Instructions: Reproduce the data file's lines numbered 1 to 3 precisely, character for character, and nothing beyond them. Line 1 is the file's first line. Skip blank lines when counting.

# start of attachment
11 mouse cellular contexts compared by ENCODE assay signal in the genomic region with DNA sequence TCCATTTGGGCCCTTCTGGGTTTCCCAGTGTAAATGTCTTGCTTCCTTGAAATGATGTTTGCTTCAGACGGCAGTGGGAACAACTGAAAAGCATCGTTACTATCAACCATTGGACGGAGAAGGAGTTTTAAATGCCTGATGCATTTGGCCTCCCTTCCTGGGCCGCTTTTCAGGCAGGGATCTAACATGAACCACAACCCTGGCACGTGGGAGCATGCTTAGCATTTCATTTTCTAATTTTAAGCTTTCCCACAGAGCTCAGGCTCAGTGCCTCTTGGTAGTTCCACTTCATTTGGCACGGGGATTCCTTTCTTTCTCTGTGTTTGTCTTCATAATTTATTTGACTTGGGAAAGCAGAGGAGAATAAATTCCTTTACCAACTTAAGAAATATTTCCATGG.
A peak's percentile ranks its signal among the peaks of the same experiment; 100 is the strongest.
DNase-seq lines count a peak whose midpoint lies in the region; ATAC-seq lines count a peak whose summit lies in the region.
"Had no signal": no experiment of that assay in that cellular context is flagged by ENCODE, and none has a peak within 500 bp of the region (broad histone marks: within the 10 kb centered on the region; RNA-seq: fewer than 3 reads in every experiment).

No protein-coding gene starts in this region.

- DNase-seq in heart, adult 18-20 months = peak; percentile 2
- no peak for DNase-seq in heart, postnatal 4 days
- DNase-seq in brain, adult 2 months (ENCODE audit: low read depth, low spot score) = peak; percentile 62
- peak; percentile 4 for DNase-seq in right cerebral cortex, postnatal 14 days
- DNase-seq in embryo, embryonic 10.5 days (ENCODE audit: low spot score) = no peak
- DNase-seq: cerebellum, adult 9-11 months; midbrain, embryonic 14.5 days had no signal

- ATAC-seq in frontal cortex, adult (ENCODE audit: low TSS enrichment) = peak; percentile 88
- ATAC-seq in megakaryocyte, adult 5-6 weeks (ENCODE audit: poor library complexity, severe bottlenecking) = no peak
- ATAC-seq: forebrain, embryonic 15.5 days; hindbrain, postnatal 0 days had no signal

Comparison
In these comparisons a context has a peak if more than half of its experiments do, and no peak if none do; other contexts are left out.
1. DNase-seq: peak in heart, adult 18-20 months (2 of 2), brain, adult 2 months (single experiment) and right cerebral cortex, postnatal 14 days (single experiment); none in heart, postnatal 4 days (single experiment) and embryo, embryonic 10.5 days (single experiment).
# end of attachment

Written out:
11 mouse cellular contexts compared by ENCODE assay signal in the genomic region with DNA sequence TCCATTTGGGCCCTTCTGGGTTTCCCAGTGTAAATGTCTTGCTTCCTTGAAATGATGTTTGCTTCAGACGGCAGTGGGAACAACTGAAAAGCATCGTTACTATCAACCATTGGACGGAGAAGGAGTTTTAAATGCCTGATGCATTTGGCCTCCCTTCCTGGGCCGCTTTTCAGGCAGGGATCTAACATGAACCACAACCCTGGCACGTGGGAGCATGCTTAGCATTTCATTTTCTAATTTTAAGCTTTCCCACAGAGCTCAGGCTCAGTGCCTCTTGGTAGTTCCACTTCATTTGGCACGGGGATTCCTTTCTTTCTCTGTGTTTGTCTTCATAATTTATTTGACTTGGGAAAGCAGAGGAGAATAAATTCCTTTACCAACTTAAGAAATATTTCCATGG.
A peak's percentile ranks its signal among the peaks of the same experiment; 100 is the strongest.
DNase-seq lines count a peak whose midpoint lies in the region; ATAC-seq lines count a peak whose summit lies in the region.